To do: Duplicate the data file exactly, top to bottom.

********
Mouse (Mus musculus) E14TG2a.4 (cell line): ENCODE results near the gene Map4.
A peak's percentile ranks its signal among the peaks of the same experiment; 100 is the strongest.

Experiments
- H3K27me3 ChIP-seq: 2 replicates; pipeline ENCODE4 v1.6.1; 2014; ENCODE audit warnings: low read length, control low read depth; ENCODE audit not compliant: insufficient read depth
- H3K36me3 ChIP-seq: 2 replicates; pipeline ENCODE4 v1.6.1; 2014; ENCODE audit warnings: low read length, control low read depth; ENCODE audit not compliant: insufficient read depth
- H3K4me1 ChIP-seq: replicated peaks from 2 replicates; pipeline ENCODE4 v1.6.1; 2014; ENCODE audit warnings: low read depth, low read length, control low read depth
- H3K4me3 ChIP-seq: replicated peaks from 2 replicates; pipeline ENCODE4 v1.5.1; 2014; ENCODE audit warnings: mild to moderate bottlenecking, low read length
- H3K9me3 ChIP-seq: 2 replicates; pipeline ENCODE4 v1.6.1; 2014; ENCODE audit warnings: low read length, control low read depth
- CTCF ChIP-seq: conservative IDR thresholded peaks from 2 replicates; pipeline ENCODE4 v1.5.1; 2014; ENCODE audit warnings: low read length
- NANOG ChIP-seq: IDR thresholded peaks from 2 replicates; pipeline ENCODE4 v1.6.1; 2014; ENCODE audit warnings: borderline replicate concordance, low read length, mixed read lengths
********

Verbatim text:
Mouse (Mus musculus) E14TG2a.4 (cell line): ENCODE results near the gene Map4.
A peak's percentile ranks its signal among the peaks of the same experiment; 100 is the strongest.

Experiments
- H3K27me3 ChIP-seq: 2 replicates; pipeline ENCODE4 v1.6.1; 2014; ENCODE audit warnings: low read length, control low read depth; ENCODE audit not compliant: insufficient read depth
- H3K36me3 ChIP-seq: 2 replicates; pipeline ENCODE4 v1.6.1; 2014; ENCODE audit warnings: low read length, control low read depth; ENCODE audit not compliant: insufficient read depth
- H3K4me1 ChIP-seq: replicated peaks from 2 replicates; pipeline ENCODE4 v1.6.1; 2014; ENCODE audit warnings: low read depth, low read length, control low read depth
- H3K4me3 ChIP-seq: replicated peaks from 2 replicates; pipeline ENCODE4 v1.5.1; 2014; ENCODE audit warnings: mild to moderate bottlenecking, low read length
- H3K9me3 ChIP-seq: 2 replicates; pipeline ENCODE4 v1.6.1; 2014; ENCODE audit warnings: low read length, control low read depth
- CTCF ChIP-seq: conservative IDR thresholded peaks from 2 replicates; pipeline ENCODE4 v1.5.1; 2014; ENCODE audit warnings: low read length
- NANOG ChIP-seq: IDR thresholded peaks from 2 replicates; pipeline ENCODE4 v1.6.1; 2014; ENCODE audit warnings: borderline replicate concordance, low read length, mixed read lengths